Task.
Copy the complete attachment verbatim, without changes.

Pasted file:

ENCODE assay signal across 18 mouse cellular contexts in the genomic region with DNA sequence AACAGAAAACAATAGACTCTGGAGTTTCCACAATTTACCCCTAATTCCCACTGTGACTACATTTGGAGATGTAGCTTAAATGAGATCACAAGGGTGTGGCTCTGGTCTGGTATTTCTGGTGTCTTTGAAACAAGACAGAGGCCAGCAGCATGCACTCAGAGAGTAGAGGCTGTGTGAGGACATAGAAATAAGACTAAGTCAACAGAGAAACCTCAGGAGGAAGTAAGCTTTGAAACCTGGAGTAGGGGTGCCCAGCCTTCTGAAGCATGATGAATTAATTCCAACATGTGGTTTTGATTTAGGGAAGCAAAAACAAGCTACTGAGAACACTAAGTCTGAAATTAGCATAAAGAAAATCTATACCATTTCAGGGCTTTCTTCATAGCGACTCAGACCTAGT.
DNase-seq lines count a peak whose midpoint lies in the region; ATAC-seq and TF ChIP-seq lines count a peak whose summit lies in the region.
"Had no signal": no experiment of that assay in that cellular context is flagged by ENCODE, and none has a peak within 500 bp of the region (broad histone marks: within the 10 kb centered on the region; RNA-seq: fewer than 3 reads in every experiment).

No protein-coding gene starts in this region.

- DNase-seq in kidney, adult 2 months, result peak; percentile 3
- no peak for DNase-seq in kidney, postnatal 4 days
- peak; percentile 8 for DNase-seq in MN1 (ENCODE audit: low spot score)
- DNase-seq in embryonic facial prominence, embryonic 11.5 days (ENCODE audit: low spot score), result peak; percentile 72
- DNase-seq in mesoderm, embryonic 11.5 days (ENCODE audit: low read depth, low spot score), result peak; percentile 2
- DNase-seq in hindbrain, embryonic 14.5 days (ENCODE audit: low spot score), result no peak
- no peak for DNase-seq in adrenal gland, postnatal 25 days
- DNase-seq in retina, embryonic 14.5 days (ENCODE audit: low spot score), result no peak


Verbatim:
ENCODE assay signal across 18 mouse cellular contexts in the genomic region with DNA sequence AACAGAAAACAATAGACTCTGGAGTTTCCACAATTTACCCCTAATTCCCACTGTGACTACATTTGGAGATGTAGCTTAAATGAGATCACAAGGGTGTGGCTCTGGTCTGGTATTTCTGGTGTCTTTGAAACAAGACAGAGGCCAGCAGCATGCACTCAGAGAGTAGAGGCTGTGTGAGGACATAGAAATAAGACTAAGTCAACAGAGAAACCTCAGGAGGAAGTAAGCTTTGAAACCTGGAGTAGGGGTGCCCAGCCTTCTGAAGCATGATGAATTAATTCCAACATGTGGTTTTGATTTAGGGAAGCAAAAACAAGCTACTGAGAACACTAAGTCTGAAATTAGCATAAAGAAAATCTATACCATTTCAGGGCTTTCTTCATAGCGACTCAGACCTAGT.
DNase-seq lines count a peak whose midpoint lies in the region; ATAC-seq and TF ChIP-seq lines count a peak whose summit lies in the region.
"Had no signal": no experiment of that assay in that cellular context is flagged by ENCODE, and none has a peak within 500 bp of the region (broad histone marks: within the 10 kb centered on the region; RNA-seq: fewer than 3 reads in every experiment).

No protein-coding gene starts in this region.

- DNase-seq in kidney, adult 2 months, result peak; percentile 3
- no peak for DNase-seq in kidney, postnatal 4 days
- peak; percentile 8 for DNase-seq in MN1 (ENCODE audit: low spot score)
- DNase-seq in embryonic facial prominence, embryonic 11.5 days (ENCODE audit: low spot score), result peak; percentile 72
- DNase-seq in mesoderm, embryonic 11.5 days (ENCODE audit: low read depth, low spot score), result peak; percentile 2
- DNase-seq in hindbrain, embryonic 14.5 days (ENCODE audit: low spot score), result no peak
- no peak for DNase-seq in adrenal gland, postnatal 25 days
- DNase-seq in retina, embryonic 14.5 days (ENCODE audit: low spot score), result no peak